It had been easy to explain what the iPod was—a thousand songs in your pocket—which allowed us to move quickly to the iconic silhouette ads. But it was hard to explain what an iPad was. We didn’t want to show it as a computer, and yet we didn’t want to make it so soft that it looked like a cute TV. The first set of ads showed we didn’t know what we were doing. They had a cashmere and Hush Puppies feel to them.
 
James Vincent had not taken a break in months. So when the iPad finally went on sale and the ads started airing, he drove with his family to the Coachella Music Festival in Palm Springs, which featured some of his favorite bands, including Muse, Faith No More, and Devo. Soon after he arrived, Jobs called. “Your commercials suck,” he said. “The iPad is revolutionizing the world, and we need something big. You’ve given me small shit.”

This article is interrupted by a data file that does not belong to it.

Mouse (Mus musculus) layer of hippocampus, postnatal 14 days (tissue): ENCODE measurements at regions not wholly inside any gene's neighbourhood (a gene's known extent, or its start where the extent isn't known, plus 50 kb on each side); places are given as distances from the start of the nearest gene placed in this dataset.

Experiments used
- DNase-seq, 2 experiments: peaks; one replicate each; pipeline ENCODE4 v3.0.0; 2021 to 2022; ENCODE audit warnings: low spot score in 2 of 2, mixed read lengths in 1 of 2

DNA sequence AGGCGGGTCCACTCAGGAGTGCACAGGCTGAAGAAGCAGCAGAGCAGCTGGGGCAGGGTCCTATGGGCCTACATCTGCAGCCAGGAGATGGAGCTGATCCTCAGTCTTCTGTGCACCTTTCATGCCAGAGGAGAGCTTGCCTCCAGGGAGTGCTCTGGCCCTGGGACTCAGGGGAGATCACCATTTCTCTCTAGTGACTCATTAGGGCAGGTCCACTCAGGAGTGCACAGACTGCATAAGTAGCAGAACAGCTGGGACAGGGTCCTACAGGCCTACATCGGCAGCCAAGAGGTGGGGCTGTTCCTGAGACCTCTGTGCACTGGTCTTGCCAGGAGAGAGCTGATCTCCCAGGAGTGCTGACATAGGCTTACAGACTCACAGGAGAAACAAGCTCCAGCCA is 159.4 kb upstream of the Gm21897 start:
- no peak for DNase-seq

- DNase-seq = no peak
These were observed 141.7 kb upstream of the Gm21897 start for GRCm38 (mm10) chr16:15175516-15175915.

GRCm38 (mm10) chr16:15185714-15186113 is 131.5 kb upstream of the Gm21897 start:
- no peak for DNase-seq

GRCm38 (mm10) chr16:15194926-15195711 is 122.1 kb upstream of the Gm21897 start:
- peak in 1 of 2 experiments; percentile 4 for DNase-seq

“Well, what do you want?” Vincent shot back. “You’ve not been able to tell me what you want.”
“I don’t know,” Jobs said. “You have to bring me something new. Nothing you’ve shown me is even close.”
Vincent argued back and suddenly Jobs went ballistic. “He just started screaming at me,” Vincent recalled. Vincent could be volatile himself, and the volleys escalated.
When Vincent shouted, “You’ve got to tell me what you want,” Jobs shot back, “You’ve got to show me some stuff, and I’ll know it when I see it.”
“Oh, great, let me write that on “my brief for my creative people: I’ll know it when I see it.”
Vincent got so frustrated that he slammed his fist into the wall of the house he was renting and put a large dent in it. When he finally went outside to his family, sitting by the pool, they looked at him nervously. “Are you okay?” his wife finally asked.”